The king speaks to a group of attendants, telling them of Polonius’s death and his intention to send Hamlet to England. Rosencrantz and Guildenstern appear with Hamlet, who is under guard. Pressed by Claudius to reveal the location of Polonius’s body, Hamlet is by turns inane, coy, and clever, saying that Polonius is being eaten by worms, and that the king could send a messenger to find Polonius in heaven or seek him in hell himself. Finally, Hamlet reveals that Polonius’s body is under the stairs near the castle lobby, and the king dispatches his attendants to look there. The king tells Hamlet that he must leave at once for England, and Hamlet enthusiastically agrees. He exits, and Claudius sends Rosencrantz and Guildenstern to ensure that he boards the ship at once. Alone with his thoughts, Claudius states his hope that England will obey the sealed orders he has sent with Rosencrantz and Guildenstern. The orders call for Prince Hamlet to be put to death.

      Class Read Aloud-

    • Act 4.4- Page 95
      • As We Read: Text Code
        • Put HighLight sections that connect to one of our major plot points
        • underline vocabulary words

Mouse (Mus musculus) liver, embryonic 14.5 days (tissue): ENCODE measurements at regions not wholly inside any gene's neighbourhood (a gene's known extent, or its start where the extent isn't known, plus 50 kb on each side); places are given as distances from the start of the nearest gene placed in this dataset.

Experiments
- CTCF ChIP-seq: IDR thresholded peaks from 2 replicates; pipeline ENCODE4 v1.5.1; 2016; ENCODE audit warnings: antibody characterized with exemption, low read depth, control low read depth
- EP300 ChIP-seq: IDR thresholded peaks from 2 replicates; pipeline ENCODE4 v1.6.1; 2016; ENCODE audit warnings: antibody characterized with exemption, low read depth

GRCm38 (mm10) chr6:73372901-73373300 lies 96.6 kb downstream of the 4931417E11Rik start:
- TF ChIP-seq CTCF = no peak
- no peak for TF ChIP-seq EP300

• Put Post It Notes on Any Questions You Have
      • Share Out Text Codes.

Discussion Questions-

  • To what occasions is Hamlet referring in his opening line, “How all occasions do inform against me” (line 34)?

    What effect are these events having on Hamlet?

    Based on your answer to the question above, what does the phrase inform against mean as it is used in this sentence?

    How does Shakespeare develop Hamlet’s character in lines 33–41?

    What two possible reasons does Hamlet give in line 42 for not having made a decision? Use the explanatory notes for the definitions of bestial oblivion and craven scruple.

    Hamlet describes his lack of action as “but one part wisdom / And ever three parts coward” in lines 44–46. What does this phrase reveal about Hamlet’s character in relation to the central idea of revenge?